Use or nonuse of the Papanicolaou test in a selected group of women on the Ball State University campus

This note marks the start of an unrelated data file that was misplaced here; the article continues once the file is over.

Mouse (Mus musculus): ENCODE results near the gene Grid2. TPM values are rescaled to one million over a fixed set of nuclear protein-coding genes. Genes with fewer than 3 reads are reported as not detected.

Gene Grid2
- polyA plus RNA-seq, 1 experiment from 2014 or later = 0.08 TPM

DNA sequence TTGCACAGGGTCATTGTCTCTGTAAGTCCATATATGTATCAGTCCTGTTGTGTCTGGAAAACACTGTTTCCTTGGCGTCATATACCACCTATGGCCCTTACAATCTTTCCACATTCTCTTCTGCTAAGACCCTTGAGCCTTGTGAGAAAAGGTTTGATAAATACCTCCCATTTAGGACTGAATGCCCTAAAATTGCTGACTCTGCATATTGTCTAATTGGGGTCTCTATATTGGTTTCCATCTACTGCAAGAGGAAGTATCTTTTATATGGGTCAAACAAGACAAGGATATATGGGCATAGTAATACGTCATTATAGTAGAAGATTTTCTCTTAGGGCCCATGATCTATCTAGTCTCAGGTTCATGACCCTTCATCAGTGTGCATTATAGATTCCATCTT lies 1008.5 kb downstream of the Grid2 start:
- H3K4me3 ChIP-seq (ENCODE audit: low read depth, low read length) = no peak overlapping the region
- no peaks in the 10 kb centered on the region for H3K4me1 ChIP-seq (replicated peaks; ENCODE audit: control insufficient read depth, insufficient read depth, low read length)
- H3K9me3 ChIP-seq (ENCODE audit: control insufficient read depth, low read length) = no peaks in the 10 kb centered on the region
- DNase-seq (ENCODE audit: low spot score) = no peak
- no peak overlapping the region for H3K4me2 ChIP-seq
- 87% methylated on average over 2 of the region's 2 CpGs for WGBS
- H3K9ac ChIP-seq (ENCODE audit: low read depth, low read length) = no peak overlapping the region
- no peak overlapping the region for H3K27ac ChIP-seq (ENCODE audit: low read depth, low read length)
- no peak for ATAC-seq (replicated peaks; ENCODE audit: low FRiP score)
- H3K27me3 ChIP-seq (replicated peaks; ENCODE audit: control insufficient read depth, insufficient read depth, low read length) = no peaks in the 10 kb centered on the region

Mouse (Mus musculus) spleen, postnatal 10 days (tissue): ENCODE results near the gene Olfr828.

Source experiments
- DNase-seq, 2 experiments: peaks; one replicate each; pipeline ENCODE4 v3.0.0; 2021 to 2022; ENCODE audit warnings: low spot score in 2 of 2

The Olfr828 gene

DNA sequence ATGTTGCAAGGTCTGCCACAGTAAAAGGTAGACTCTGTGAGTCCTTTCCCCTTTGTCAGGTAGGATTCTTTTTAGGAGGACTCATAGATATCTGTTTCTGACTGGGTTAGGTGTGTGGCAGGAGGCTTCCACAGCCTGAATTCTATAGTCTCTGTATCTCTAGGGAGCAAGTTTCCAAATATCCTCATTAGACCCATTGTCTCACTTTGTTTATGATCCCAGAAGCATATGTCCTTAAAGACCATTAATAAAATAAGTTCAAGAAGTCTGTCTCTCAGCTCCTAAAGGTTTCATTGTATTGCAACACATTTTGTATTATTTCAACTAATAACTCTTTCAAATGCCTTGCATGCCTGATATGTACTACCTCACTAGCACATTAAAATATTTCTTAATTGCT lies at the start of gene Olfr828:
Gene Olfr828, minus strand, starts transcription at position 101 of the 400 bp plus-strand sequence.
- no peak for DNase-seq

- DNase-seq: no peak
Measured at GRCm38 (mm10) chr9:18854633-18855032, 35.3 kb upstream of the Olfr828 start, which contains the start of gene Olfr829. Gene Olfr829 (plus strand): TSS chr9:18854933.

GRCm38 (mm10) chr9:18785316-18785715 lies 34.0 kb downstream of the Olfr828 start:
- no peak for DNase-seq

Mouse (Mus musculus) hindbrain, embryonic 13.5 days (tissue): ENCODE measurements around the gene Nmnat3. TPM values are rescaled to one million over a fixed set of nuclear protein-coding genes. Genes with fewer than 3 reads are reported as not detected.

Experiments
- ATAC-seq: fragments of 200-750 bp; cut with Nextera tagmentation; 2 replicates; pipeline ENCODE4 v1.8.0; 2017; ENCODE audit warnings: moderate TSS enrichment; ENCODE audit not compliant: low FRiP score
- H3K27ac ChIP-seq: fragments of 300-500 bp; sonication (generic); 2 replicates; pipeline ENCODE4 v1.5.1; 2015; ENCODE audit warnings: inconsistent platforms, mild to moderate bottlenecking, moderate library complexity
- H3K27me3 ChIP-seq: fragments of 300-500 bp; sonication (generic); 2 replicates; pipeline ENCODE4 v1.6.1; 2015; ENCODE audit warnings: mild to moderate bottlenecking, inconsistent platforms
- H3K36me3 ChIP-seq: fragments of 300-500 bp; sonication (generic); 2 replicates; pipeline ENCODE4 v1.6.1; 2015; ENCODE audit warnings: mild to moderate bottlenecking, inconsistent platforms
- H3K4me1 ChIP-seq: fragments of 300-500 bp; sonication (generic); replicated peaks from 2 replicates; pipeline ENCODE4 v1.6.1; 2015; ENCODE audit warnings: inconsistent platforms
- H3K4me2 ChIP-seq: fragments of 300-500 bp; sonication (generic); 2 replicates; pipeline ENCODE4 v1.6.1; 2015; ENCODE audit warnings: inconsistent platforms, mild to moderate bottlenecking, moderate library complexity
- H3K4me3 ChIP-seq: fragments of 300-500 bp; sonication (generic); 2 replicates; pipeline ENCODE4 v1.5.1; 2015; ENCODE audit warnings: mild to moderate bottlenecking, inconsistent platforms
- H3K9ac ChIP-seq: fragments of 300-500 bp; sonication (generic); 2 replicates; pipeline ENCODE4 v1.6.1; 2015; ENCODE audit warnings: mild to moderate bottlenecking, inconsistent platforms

The purpose of the study was to learn more about the use or non use of the Papanicolaou Test (referred to hereafter as the Pap test) among a selected population of women on the Ball State University Campus.The author was concerned with the fact that, according to projections of the American Cancer Society, 12,000 women die each year of uterine cancer. Many of these deaths could have been avoided if women would have availed themselves yearly of a simple testing device known as the Pap test.After considerable research and discussions with Ball State University women of all ages, it was obvious that many women do not take advantage of this cancer detection device. It became this author's desire to discover why the Pap test is overlooked by so many women. Research pointed out several reasons for this phenomenon, namely: 1) length of time required for the test, 2) inability to afford the Pap test, 3) fear of the results and 4) lack of prior experience with the Pap test combined with a feeling of wellness. latter reason was summarized in the general statement: "Have never had the Pap test and I am fine, so why bother?".Also appearing in this research was the subtle hint that perhaps the medical profession itself was partly to blame for the nonuse of the test. Overworked physicians and understaffed laboratories were cited as possible reasons why doctors were not encouraging their patients to avail themselves of the Pap test.Previous studies on this subject have been conducted in lower socioeconomic populations in San Diego, California, and Baltimore, Maryland. The above named reasons for not having the yearly Pap test were the conclusions of these studies also. The author felt that a study of women representing a different segment of society possibly would be of help in this area of cancer research and control.A questionnaire was developed and distributed to the female residents in all the Ball State University married students' housing units. This selected group of women represented a fairly homogeneous population with an assumed similar type of background and education.A total of 670 questionnaires were distributed and 535 were completed and returned for an 80 per cent rate of response.Following are some of the significant results of the survey:83 per cent of the women had a complete physical examination within the last year.96 percent of the women had a Pap test within the last year.74 per cent of the women indicated their desire for a "clean bill of health" which prompted yearly Pap tests.89.9 per cent stated they were not afraid to learn the results of the Pap test.41 per cent of the women revealed that their first knowledge of the Pap test came through the news media.92 per cent of the women felt their husbands were more aware of the benefits of the Pap test than they themselves. The results of this study indicated that these women, as a group, were concerned about their health and were eager to seek out proper medical care in order to safeguard themselves.